« ÎnapoiContinuă »
Could charm them into such an attitude.
take, It is reflected, clearly, in a lake, With the young ashen boughs, 'gainst which it
rests, And th' half-seen mossiness of linnets' nests Ah ! shall I ever tell its cruelty, When the fire flashes from a warrior's eye, And his tremendous hand is grasping it, And his dark brow for very wrath is knit ? Or when his spirit, with more calm intent, Leaps to the honours of a tournament, And makes the gazers round about the ring Stare at the grandeur of the balancing ! No, no ! this is far off :—then how shall I Revive the dying tones of minstrelsy, Which linger yet aboùt long gothic arches, In dark green ivy, and among wild larches ? How sing the splendour of the revelries, When butts of wine are drank off to the lees ? And that bright lance, against the fretted wall, Beneath the shade of stately banneral, Is slung with shining cuirass, sword, and shield ? Where ye may see a spur in bloody field, Light-footed damsels move with gentle pacer
Round the wide hall, and show their happy faces ;
OUNG Calidore is paddling o'er the
His healthful spirit eager and awake
To feel the beauty of a silent eve, Which seem'd full loth this happy world to leave,
The light dwelt o'er the scene so lingeringly.
And now the sharp keel of his little boat Comes up with ripple, and with easy float, And glides into a bed of water-lilies : Broad-leaved are they, and their white canopies Are upward turn'd to catch the heavens' dew. Near to a little island's point they grew ; Whence Calidore might have the goodliest view Of this sweet spot of earth. The bowery shore Went off in gentle windings to the hoar And light blue mountains : but no breathing man With a warm heart, and eye prepared to scan Nature's clear beauty, could pass lightly by Objects that look'd out so invitingly On either side. These, gentle Calidore Greeted, as he had known them long before.
The sidelong view of swelling leafiness, Which the glad setting sun in gold doth dress Whence, ever and anon, the jay outsprings, And scales upon the beauty of its wings.
The lonely turret, shatter'd and outworn,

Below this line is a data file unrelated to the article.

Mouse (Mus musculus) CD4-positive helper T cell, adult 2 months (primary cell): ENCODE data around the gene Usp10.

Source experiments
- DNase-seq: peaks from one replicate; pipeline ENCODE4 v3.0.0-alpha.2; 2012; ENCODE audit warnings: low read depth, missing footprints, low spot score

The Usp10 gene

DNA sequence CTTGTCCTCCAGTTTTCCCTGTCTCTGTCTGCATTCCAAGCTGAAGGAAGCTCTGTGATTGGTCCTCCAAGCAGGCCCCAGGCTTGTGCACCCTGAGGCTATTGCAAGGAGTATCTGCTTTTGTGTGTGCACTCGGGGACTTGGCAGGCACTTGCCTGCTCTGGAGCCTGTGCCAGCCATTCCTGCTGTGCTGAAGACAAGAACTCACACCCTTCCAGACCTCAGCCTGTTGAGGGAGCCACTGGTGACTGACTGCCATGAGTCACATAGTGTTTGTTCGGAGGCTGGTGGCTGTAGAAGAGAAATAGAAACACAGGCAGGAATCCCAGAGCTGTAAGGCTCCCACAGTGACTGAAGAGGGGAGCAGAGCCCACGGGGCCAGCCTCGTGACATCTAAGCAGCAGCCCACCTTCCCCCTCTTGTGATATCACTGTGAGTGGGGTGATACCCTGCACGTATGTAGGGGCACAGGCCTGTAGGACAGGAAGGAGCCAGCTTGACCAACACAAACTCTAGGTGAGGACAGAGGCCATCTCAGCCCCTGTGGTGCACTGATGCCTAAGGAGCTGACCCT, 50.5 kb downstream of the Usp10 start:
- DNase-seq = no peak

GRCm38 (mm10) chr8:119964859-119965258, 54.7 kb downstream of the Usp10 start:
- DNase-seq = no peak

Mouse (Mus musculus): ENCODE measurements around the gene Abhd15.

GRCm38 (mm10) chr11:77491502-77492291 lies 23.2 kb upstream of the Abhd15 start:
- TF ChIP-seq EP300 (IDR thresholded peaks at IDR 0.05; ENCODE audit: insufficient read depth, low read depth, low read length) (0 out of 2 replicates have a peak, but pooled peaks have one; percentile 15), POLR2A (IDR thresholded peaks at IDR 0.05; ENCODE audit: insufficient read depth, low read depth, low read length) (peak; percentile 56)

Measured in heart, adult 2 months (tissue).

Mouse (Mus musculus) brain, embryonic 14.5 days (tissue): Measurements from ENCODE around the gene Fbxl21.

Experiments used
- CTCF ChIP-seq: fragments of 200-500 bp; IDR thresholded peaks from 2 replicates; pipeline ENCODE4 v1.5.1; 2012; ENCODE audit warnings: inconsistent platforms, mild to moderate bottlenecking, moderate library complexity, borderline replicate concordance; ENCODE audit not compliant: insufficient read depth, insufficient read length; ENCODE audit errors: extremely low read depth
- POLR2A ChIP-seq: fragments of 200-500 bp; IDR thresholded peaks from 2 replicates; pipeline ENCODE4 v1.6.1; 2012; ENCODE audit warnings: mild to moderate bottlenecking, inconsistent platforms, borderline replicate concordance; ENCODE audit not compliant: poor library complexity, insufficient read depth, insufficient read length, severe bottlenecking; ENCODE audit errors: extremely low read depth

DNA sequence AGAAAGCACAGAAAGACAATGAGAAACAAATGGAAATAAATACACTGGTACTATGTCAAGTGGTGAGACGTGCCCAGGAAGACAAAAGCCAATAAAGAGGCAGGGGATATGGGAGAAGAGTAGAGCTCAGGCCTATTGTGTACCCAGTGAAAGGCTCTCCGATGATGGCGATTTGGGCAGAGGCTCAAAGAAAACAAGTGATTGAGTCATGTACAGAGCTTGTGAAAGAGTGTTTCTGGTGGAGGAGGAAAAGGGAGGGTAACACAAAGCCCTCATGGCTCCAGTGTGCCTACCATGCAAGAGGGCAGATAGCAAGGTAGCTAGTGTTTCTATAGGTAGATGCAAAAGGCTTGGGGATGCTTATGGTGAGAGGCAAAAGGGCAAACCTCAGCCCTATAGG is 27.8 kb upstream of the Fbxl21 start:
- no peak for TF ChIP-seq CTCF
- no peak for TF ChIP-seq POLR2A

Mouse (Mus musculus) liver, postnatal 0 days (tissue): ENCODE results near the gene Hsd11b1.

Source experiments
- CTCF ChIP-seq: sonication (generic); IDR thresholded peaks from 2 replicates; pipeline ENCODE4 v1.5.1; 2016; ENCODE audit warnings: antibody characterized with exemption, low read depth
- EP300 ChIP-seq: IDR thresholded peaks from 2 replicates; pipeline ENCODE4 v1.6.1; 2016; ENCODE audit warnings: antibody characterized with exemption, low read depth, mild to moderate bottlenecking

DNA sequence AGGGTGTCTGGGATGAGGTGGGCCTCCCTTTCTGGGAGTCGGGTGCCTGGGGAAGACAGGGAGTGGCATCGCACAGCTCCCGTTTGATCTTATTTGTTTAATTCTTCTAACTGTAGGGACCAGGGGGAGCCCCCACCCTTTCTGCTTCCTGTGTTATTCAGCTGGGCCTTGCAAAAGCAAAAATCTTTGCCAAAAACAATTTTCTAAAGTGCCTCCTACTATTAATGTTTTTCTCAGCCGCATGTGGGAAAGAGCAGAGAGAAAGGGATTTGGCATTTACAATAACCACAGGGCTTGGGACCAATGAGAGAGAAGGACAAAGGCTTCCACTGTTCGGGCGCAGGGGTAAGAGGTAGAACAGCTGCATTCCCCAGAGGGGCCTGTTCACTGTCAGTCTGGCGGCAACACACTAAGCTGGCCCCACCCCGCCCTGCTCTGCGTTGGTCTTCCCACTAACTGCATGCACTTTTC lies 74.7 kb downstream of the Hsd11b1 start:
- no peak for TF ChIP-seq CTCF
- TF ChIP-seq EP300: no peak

Stands venerably proud ; too proud to mourn
Green tufted islands casting their soft shades Across the lake ; sequester'd leafy glades, That through the dimness of their twilight show Large dock-leaves, spiral foxgloves, or the glow Of the wild cat’s-eyes, or the silvery stems Of delicate birch-crees, or long grass which hems A little brook. The youth had long been viewing These pleasant things, and heaven was bedewing The mountain flowers, when his glad senses
caught A trumpet's silver voice. Ah! it was fraught With many joys for him : the warder's ken Had found white coursers prancing in the glen :
dear to him he soon will see ; So pushes off his boat most eagerly. And soon upon the lake he skims along, Deaf to the nightingale's first under-song; Nor minds he the white swans that dream so
sweetly, His spirit flies before him so completely. And now he turns a jutting point of land, Whence may be seen the castle gloomy and grand . Nor will a bee buzz round two swelling peaches, Before the point of his light shallop reaches Those marble steps that through the water dip : Now over them he goes with hasty trip, And scarcely stays to ope the folding doors Anon he leaps along the oaken floors Of halls and corridors.
Delicious sounds! those little bright-eyed things That float about the air on azure wings, Had been less heartfelt by him than the clang Of clattering hoofs; into the court he sprang, Just as two noble steeds, and palfreys twain, Were slanting out their necks with loosen'd rein; While from beneath the threatening portcullis They brought their happy burthens. What a kiss, What gentle squeeze he gave each lady's hand ! How tremblingly their delicate ankles spann'd ! Into how sweet a trance his soul was gone, While whisperings of affection Made him delay to let their tender feet Come to the earth ; with an incline so sweet From their low palfreys o'er his neck they bent: And whether there were tears of languishment, Or that the evening dew had pearl'd their tresses, He feels a moisture on his cheek, and blesses, With lips that tremble, and with glistening eye, All the soft luxury That nestled in his arms. A dimpled hand, Fair as some wonder out of Fairyland, Hung from his shoulder like the drooping flowery Of whitest cassia, fresh from summer showers : And this he fondled with his happy cheek, As if for joy he would no further seek: When the kind voice of good Sir Clerimond Came to his ear, like something from beyond His present being: so be gently drew His warm arms, thrilling now with pulses new, From their sweet thrall, and forward gently
bending, Thank'd Heaven that his joy was never-ending ; While 'gainst his forehead he devoutly press'd A hand Heaven made to succour the distress'd ; A hand that from the world's bleak promontory Had lifted Calidore for deeds of glory.